No Fault Reform: Why Care About the MCCA?

heading divider

Buried among the changes in the no fault reform bills in the Michigan House of Representatives, is a provision that could hand the auto insurance industry $20 billion in fees collected from drivers over the years. But you would never know it from just reading the bills.

Over the past two weeks, the Michigan legislature has been considering a no fault reform bill that is designed first and foremost to increase the auto insurance providers’ profits. Whether by limiting attendant care benefitscutting medical providers’ reimbursement, or creating a fraud authority that only targets individuals, the bill is custom made to benefit insurers, not consumers. All of this “cost cutting” is happening without any guarantee that motorists’ auto insurance payment will be meaningfully reduced. The current proposal trades in priceless lifetime benefits for catastrophically injured drive for a mere $100 for two years in reduced rates.

No Fault Bill Ends the Mcca

Beneath all the changes readers can see in Senate Bill 248, there is another insidious change that could hand auto insurers nearly $20 billion dollars for nothing. That money is controlled by the Michigan Catastrophic Claims Association (MCCA) and covers the medical expenses of motorists whose treatments cost more than $530,000. The MCCA has collected money over the years through fees charged to insurance providers and passed on to their clients.

Under the no fault reform bill, the MCCA will continue to pay for past catastrophic injuries, but no new cases would be added. The bill doesn’t say what will happen to the MCCA’s money after the last case is resolved. Since the member companies of the MCCA are all auto insurance providers, they will probably be allowed to divide the spoils among themselves. That means that companies like State Farm and AAA will be allowed to hold on to billions of dollars of their clients’ money.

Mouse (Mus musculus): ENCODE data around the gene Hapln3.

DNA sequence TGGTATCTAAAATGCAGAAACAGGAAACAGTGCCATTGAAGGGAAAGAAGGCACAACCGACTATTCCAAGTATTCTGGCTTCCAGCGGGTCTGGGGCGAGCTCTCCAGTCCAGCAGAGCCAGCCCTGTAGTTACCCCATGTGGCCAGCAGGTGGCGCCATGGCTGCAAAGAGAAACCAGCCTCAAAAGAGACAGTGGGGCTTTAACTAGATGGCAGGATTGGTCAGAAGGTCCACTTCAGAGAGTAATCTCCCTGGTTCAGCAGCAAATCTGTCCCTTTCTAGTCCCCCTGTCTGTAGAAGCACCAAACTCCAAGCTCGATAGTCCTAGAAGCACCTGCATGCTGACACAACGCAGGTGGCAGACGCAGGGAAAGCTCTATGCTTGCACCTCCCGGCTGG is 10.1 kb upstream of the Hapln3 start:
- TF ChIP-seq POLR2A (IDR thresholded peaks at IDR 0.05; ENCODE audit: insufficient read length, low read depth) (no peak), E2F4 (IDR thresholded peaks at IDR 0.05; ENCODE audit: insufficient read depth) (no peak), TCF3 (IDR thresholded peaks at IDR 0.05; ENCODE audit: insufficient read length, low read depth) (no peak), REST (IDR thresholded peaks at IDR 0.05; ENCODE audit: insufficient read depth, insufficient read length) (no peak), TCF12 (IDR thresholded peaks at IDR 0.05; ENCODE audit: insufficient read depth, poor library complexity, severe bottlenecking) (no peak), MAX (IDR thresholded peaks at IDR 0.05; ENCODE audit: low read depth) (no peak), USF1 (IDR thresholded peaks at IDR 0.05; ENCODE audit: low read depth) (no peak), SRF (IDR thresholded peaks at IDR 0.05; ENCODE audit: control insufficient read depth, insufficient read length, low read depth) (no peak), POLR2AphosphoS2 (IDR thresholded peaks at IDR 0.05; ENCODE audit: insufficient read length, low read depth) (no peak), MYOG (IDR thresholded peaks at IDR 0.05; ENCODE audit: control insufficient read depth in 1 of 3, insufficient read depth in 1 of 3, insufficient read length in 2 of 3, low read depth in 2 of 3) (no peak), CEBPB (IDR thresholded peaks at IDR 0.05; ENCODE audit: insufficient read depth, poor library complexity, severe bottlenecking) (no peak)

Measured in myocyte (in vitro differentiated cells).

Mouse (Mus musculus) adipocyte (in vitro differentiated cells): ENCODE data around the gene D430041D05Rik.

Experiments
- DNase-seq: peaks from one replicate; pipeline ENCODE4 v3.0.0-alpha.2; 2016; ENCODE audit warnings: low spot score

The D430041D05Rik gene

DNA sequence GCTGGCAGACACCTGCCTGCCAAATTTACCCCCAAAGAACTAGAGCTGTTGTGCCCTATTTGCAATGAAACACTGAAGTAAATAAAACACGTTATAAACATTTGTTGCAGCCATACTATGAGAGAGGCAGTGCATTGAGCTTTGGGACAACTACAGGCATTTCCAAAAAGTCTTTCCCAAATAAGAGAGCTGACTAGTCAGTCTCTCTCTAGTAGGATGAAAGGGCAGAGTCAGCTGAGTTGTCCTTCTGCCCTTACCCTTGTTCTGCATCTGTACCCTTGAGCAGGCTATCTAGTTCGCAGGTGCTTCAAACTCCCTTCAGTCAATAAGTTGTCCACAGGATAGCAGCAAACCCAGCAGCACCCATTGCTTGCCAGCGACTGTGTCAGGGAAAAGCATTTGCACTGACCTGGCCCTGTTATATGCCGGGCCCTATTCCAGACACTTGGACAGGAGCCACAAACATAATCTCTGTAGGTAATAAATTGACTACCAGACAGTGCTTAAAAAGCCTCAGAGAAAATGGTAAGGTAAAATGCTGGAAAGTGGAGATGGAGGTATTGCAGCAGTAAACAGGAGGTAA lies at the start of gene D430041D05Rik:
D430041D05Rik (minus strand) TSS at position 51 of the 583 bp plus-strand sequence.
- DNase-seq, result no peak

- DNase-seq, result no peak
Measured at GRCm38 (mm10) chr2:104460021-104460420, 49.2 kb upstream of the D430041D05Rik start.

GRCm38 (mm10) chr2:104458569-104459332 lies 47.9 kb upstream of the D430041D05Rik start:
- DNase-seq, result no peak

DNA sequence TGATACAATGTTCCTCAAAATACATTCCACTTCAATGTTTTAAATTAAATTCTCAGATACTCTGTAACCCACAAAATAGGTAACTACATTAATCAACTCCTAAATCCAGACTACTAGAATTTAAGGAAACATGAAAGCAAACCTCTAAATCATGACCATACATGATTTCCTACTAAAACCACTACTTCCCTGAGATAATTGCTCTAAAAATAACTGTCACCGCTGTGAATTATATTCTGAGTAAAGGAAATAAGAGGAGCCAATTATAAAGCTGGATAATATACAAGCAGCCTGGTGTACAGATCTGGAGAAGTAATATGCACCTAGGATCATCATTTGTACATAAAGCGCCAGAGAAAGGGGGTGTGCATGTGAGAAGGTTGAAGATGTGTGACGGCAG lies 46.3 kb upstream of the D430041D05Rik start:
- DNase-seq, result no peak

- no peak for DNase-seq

Introducing the MCCC

In place of the MCCA, the no fault reform bill creates a new, unfunded non-profit agency called the Michigan Catastrophic Claims Corporation (MCCC) to handle all the new cases. The MCCC will have a board of directors made up of insurance professionals, and will be allowed to charge motorists directly for access to its services.

SB 248 cuts the safety net out from under catastrophically injured motorists. The MCCA has plenty of money, but if it were ever to fall short, it would be up to the insurance providers to cover their customers’ unpaid medical expenses. The bill changes that, explicitly limiting providers’ obligation to $500,000. Anything more is transferred over to the MCCC. If the MCCC funds fall short, the medical expenses will be on injured consumers’ shoulders, rather than the insurance companies.

By retiring the MCCA, the Michigan no fault reform bill protects insurance companies at the expense of the state’s most critically injured motorists. It also has the potential to award auto insurers billions of dollars that is earmarked for catastrophically injured drivers. This is nothing but a money-grab by the insurance industry and it is up to the Michigan House of Representatives to stop it. CALL YOUR REPRESENTATIVE NOW and ask them to vote no on SB 248 and 249.

David Christensen is an auto accident attorney at Christensen Law in Southfield, Michigan. He represents injured motorists against the insurance companies and help them get the benefits they deserve. If you or someone you know have been seriously injured in a car crash, contact Christensen Law today for a free consultation.